Editorial: Ring of Fire funding – A Wynne-win?

An aerial view of KWG Resources' mining camp at the Big Daddy project, located in the McFaulds Lake area, in the Ring of Fire. Credit: KWG ResourcesAn aerial view of KWG Resources' mining camp at the Big Daddy project, located in the McFaulds Lake area, in the Ring of Fire. Credit: KWG Resources

In a rare turn, mining has emerged as an issue in a provincial election campaign in Ontario: the ruling Liberal party is promising to unilaterally pump up to $1 billion into infrastructure development in the remote Ring of Fire chromite camp in northern Ontario. It’s part of Premier Kathleen Wynne’s multi-billion dollar plan to ramp up infrastructure spending in the province if her party returns to power on June 12.

This Ring of Fire spending would mainly be earmarked for building a transportation corridor into the region — situated 535 km northeast of Thunder Bay — and it would represent at least half of what is probably needed to open the area up to mining. The $1-billion pledge was first put into the May 1 provincial budget, which failed to pass. However, that funding was contingent on matching dollars from the federal government.

With the federal government showing little interest in the Ring of Fire, Wynne stepped up the rhetoric at the unveiling of the party’s election platform in Thunder Bay on May 25, saying: “we have determined that this is such an important project that we need to go ahead with that investment of a billion dollars, with or without the federal government.”

The next day at the Northern Leaders’ debate in Thunder Bay, Wynne echoed the hyperbole of previous premier Dalton McGuinty by describing the Ring of Fire as “a national project, at least as important as the oilsands in Alberta.”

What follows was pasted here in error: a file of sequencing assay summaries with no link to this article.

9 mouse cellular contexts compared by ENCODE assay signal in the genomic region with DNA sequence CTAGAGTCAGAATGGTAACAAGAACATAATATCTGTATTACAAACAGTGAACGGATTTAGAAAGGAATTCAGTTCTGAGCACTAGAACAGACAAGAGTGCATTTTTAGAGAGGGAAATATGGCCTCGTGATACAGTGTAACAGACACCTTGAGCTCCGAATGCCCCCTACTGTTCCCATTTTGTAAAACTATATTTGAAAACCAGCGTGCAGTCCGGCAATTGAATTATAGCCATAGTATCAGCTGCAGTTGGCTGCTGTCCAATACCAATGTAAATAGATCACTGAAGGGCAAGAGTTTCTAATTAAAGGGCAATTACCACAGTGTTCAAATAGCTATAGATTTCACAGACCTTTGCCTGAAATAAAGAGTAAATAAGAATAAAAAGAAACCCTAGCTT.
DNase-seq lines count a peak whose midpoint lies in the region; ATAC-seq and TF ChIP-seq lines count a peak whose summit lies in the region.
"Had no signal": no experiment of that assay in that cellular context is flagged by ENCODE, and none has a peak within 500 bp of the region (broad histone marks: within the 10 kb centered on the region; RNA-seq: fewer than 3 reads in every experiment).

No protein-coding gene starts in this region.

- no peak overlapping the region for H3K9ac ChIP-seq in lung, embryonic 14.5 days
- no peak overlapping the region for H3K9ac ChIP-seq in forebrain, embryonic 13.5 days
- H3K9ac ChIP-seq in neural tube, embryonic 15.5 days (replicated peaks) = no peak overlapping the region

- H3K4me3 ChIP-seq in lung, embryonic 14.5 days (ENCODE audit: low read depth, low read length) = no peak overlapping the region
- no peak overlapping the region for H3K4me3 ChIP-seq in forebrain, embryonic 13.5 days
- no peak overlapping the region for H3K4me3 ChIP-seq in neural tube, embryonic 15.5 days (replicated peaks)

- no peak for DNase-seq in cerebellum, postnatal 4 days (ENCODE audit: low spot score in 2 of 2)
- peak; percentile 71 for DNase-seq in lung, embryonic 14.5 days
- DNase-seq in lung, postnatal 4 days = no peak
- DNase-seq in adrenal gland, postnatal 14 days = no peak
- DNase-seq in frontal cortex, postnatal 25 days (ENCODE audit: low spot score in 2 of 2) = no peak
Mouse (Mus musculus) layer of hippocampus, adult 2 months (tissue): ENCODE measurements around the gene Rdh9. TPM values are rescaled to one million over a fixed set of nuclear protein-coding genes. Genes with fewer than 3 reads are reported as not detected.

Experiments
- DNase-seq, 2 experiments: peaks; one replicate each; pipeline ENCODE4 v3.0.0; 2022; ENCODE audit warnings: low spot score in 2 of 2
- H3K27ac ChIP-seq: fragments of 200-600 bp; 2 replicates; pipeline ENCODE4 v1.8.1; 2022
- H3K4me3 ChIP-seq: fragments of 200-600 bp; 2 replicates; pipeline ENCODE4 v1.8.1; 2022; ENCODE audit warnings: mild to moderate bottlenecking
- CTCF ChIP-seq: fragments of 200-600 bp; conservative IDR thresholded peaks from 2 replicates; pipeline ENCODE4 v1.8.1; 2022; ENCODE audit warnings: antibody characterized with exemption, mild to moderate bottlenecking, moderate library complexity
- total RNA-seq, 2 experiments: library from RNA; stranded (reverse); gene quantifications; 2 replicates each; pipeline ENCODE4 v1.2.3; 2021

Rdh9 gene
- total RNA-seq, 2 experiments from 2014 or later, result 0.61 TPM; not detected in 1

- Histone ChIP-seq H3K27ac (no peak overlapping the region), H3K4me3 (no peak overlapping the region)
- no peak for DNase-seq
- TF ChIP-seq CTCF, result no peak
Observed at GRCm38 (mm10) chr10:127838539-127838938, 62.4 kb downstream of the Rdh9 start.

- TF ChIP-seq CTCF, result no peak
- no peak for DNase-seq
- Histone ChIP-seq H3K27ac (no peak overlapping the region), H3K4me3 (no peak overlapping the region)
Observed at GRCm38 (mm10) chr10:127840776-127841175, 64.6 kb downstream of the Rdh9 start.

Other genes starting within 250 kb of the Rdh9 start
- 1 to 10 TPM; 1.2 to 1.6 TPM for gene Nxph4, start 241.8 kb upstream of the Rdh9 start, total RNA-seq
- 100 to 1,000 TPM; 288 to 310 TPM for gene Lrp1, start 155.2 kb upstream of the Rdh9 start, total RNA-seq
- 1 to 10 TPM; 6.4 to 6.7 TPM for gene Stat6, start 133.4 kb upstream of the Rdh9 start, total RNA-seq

Even though Cliffs Natural Resources put the camp’s centrepiece project — its $3.3-billion Chromite open-pit chrome mine — on ice last November after having sunk $500 million into it, the provincial government says it’s still developing the Ring of Fire in a “smart, sustainable and collaborative way.”

Most notably, the provincial government and all nine Matawa-member First Nations communities in the area signed a regional framework agreement in March that the government calls “a first step in a historic, community based negotiation process that ensures Ontario and impacted First Nations can work together to advance Ring of Fire opportunities.”

The government has also hired consultants Deloitte to help establish a development corporation that would oversee Ring of Fire infrastructure, and be comprised of mining companies, provincial and federal governments, and First Nations. Here, Wynne has similarly stepped up the rhetoric a bit, and is newly promising to have the corporation in place within 60 days of getting re-elected.

While Cliffs’ Chromite is the dead elephant in the room, the two juniors Noront Resources and KWG Resources continue to advance their much smaller-scale base metals projects.

Noront’s Eagle’s Nest nickel–copper–PGM massive sulphide project is the second most advanced project in the area after Chromite, though it could be in production sooner because it’s much smaller, and doesn’t involve finicky chromite markets.

KWG is the more curious player, because while it has the least advanced projects — Big Daddy and Black Horse — it is brimming with ideas on how to best develop the Ring of Fire camp.

Most famously, KWG is proposing building a lower-cost rail line into the Ring of Fire camp along its staked ground — the only decent high ground in the region and, not by coincidence, the same route along which Cliffs proposed building a permanent road.

In making its infrastructure-spending pledge, the provincial government is still technically neutral as to whether the transportation would be rail or road.

However, even if more expensive, a road would be far more helpful to the remote First Nations communities in all sorts of ways, including connecting for the first time by permanent road the area’s fly-in-only settlements to the province’s health care and education facilities, and a multitude of economic opportunities.

Compared to rail, a road system is also handier for prospectors. (Think of the new Eleonore gold camp in Quebec’s James Bay region having been discovered thanks to the use by mineral explorers of roads built for Hydro-Quebec installations.)

In pushing for its rail option, KWG is also moving to reinvigorate the Ontario Northland Transportation Commission (instead of starting fresh with the new development corporation), and to revive the Ontario Northland Railroad.

But KWG’s maverick ideas don’t stop there: it is advocating a major rethink in how to process the camp’s chromite ore, and is studying a cheaper, less energy-intensive method using natural gas to convert chromite into a metallized chrome and iron alloy.


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